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# Non-Verbal Reasoning and Verbal Reasoning Course for the NEW GL 11+ 2018 Exam - Week 9

Thank you for visiting my blog. Did you notice that ‘thank you’ is not a compound word? Often, when we use words together a lot, words like homework, clockwise, and inside, we make them into a compound word, (two words with no gap in-between). Did you notice that in-between is a kind of compound word, one with a hyphen in it. Yes, this week, we are looking at compound words.

But first let’s do some non-Verbal Reasoning.

### Non-Verbal Reasoning:

° is the symbol for degrees, as in 90°

Rotation is an important part of non-Verbal Reasoning. It is difficult to ‘see’ shapes rotating in your head, just as it was difficult at first to ‘see’ what a writer was describing to you with words. (Remember when books stopped having lots of helpful pictures on every page and you struggled to ‘see’ the pictures?) But with practice, your brain will develop the ability. Just don’t expect it to happen right away. Things can rotate in a clockwise direction, or an anti-clockwise direction, or they can move up and down in a sequence.

The shape below, let’s call it the three-headed triangular thing, is rotating. Focus on one part of it, the less common part of the shape, I’d say the straight line in this one and that might make it easier to see the rotation.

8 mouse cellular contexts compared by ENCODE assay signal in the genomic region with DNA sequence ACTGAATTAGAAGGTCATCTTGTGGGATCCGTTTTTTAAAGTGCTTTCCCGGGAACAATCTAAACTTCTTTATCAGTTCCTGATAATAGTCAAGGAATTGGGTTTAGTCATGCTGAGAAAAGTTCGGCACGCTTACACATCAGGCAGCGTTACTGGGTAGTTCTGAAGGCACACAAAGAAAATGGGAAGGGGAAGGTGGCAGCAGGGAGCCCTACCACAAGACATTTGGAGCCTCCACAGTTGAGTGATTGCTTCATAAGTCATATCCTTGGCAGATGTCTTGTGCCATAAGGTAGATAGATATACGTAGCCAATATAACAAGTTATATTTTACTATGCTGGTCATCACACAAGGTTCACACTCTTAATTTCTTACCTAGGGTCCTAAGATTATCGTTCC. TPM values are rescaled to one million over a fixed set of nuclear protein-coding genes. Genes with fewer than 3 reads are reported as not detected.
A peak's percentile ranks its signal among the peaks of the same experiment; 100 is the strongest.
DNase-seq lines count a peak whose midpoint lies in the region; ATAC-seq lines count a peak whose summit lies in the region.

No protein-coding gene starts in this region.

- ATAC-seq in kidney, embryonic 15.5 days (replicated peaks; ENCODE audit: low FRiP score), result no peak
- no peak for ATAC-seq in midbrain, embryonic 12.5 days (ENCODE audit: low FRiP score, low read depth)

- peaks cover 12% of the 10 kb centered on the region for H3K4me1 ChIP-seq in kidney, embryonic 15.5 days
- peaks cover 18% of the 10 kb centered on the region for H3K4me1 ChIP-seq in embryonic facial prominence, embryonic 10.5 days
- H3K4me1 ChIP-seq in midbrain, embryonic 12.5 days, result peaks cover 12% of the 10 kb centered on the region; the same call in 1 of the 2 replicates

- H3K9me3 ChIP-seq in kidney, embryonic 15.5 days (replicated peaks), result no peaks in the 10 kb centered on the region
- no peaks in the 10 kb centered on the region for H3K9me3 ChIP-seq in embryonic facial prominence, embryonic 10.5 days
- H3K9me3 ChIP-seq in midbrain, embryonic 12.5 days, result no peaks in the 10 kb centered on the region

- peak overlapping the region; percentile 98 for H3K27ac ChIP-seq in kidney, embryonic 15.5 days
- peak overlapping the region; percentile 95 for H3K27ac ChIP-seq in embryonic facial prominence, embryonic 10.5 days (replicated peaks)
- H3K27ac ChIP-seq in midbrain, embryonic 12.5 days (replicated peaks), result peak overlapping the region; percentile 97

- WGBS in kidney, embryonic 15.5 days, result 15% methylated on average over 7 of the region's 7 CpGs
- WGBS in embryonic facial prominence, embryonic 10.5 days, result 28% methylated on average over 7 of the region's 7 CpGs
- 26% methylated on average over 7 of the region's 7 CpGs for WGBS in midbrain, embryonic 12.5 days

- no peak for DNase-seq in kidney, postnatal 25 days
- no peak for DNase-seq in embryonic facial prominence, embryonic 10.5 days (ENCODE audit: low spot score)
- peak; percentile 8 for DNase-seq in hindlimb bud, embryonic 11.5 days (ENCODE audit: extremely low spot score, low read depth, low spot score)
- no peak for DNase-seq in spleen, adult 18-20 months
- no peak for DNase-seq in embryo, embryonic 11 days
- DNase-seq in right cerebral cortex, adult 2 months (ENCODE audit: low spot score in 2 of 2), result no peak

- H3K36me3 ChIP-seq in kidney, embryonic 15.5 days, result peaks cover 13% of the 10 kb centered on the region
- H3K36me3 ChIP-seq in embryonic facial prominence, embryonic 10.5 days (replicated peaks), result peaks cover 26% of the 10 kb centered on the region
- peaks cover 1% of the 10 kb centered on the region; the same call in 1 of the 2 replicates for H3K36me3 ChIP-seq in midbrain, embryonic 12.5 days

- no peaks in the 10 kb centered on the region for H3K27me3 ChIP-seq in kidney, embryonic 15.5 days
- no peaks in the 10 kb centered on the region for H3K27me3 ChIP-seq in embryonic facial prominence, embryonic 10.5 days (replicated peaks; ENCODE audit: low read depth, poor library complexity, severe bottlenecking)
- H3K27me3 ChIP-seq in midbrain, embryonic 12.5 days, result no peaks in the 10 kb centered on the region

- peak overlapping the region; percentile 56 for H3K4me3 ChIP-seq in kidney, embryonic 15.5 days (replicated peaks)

Tip 1: Focus on a part of the shape to help you.

Again, a reflection would be different. The angled line would slant in the opposite direction in a reflection.

With non-VR we can be dealing with much more unusual shapes. It might help you to give them names.

When rotated 180° any shape will have whatever is on the bottom on the top, and the fat bottom will swap sides.

Example 1

Shape B rotates 180°. (We can eliminate shape A because it has changed size, and the shape in the example doesn’t change size.)

Example 2

Remember that 180° rotation looks different from reflection. (More of this later.)

Did you notice that the lines on one square went round corners?

Sometimes it is the inner lines that are dashed, or dotted, diagonal to the left, or to the right. Spot the difference:

The first set of crossed lines cross once, the second, twice, the third three times, and the fourth four times?

Basically, you look for small differences in the outer shape, and inner lines.

Sometimes the shape can change, but the lines stay the same...

In the two shapes on the left, we can see that the shape changes from a shield to a square but the size remains the same and so does the line style. So (with the shape on the right) the dashed shield keep the same dashed outline, but change shape to a square.

Example 3

For this type of question, you need to know the difference between an inner and an outer shape.